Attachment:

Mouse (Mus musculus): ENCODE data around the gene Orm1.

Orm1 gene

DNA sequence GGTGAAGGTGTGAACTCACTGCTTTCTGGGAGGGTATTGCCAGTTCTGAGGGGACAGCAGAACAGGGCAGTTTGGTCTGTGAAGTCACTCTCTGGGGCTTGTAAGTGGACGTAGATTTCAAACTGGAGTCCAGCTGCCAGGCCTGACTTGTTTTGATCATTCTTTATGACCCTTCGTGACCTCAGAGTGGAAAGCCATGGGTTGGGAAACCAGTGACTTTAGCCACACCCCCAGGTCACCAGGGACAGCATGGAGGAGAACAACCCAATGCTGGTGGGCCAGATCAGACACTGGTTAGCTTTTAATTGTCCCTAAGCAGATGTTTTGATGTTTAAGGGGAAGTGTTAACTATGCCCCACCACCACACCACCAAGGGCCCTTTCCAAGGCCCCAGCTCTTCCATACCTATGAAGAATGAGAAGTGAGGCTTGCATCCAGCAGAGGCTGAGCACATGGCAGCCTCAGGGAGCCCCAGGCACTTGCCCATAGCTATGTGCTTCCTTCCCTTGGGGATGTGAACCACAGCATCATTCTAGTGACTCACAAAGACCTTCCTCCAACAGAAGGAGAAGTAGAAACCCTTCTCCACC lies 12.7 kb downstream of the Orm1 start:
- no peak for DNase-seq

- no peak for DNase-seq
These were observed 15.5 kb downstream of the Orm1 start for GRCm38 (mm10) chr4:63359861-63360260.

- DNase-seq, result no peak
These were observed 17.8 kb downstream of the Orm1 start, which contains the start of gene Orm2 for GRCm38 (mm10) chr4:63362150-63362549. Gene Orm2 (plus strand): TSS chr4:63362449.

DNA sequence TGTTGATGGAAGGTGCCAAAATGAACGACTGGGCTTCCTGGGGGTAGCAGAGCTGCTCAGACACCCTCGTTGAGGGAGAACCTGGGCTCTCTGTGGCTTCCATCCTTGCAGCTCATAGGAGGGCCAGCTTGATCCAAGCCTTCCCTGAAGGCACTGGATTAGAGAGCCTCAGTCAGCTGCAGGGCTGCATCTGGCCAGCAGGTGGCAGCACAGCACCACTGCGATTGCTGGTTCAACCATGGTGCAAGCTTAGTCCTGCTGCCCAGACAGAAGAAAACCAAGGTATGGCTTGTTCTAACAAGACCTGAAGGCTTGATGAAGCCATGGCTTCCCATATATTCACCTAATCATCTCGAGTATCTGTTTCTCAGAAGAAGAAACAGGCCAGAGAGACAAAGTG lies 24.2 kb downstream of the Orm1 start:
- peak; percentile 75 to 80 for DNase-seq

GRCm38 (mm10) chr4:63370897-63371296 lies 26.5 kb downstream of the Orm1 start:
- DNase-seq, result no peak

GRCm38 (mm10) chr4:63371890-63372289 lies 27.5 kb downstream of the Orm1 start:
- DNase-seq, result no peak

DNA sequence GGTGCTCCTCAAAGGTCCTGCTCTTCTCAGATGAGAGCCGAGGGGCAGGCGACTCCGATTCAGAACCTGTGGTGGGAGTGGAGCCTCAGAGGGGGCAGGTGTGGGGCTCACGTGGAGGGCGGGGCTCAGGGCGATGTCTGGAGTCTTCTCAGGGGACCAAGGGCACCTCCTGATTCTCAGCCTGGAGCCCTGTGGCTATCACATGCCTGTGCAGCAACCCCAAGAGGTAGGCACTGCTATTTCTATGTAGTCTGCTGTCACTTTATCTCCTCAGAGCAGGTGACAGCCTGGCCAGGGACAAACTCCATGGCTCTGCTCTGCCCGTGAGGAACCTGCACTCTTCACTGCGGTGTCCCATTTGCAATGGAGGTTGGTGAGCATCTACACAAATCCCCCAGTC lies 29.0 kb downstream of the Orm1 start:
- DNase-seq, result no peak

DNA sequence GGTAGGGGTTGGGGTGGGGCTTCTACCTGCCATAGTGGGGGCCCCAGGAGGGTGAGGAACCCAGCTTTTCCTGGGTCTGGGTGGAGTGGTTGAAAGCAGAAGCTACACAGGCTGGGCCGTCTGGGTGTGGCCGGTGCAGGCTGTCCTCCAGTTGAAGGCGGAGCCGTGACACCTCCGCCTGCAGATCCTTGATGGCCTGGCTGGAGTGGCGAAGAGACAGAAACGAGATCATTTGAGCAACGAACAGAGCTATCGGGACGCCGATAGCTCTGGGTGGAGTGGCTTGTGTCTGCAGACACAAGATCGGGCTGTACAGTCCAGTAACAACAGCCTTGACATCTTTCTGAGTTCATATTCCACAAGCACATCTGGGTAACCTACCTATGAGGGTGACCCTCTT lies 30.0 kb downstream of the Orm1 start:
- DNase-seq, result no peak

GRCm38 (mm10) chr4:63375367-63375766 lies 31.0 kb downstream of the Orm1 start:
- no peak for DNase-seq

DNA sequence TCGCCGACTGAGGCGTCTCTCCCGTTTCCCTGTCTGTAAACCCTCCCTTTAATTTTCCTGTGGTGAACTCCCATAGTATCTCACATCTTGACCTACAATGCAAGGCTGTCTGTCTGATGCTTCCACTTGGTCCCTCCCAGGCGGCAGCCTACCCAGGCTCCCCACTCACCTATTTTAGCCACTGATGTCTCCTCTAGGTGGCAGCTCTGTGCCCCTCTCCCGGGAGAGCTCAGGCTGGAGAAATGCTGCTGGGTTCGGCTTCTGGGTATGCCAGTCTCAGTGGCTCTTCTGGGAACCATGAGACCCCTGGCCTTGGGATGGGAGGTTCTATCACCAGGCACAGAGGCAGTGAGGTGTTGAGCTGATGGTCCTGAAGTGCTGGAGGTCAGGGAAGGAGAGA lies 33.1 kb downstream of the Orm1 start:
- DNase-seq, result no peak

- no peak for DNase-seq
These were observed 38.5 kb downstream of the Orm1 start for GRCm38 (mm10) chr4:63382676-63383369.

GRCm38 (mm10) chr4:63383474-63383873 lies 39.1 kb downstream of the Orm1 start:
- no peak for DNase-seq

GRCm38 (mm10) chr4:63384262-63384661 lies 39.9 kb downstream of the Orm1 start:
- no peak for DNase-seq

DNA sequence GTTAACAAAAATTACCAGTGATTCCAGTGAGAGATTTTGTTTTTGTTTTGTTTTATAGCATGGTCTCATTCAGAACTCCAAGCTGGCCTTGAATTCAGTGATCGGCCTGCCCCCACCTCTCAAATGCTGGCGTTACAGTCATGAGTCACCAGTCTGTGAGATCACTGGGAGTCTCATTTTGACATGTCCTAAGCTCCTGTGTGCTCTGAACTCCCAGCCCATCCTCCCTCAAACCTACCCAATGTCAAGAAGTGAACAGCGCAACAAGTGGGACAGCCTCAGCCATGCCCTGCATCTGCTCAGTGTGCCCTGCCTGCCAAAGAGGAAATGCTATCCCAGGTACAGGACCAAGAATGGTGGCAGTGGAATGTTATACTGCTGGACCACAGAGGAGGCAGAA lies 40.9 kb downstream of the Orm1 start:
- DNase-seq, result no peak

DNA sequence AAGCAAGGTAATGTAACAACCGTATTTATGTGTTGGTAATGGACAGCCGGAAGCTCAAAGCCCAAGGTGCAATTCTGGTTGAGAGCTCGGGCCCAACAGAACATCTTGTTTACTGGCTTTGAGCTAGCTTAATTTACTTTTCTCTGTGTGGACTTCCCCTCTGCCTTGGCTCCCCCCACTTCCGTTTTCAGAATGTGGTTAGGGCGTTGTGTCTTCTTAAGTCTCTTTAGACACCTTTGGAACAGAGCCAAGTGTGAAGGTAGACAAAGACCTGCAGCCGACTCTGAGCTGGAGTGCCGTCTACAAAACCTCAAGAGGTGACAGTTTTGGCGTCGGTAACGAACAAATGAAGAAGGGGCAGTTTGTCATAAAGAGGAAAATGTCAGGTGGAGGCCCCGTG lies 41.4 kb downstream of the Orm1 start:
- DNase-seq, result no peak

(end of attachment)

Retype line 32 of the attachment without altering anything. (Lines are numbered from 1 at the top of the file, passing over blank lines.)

- DNase-seq, result no peak